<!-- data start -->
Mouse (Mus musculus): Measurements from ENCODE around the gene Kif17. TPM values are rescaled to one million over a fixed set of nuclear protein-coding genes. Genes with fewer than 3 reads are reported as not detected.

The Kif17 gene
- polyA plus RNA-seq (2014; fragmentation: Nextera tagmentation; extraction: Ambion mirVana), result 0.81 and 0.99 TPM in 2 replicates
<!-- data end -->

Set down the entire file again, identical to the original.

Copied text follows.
Mouse (Mus musculus): Measurements from ENCODE around the gene Kif17. TPM values are rescaled to one million over a fixed set of nuclear protein-coding genes. Genes with fewer than 3 reads are reported as not detected.

The Kif17 gene
- polyA plus RNA-seq (2014; fragmentation: Nextera tagmentation; extraction: Ambion mirVana), result 0.81 and 0.99 TPM in 2 replicates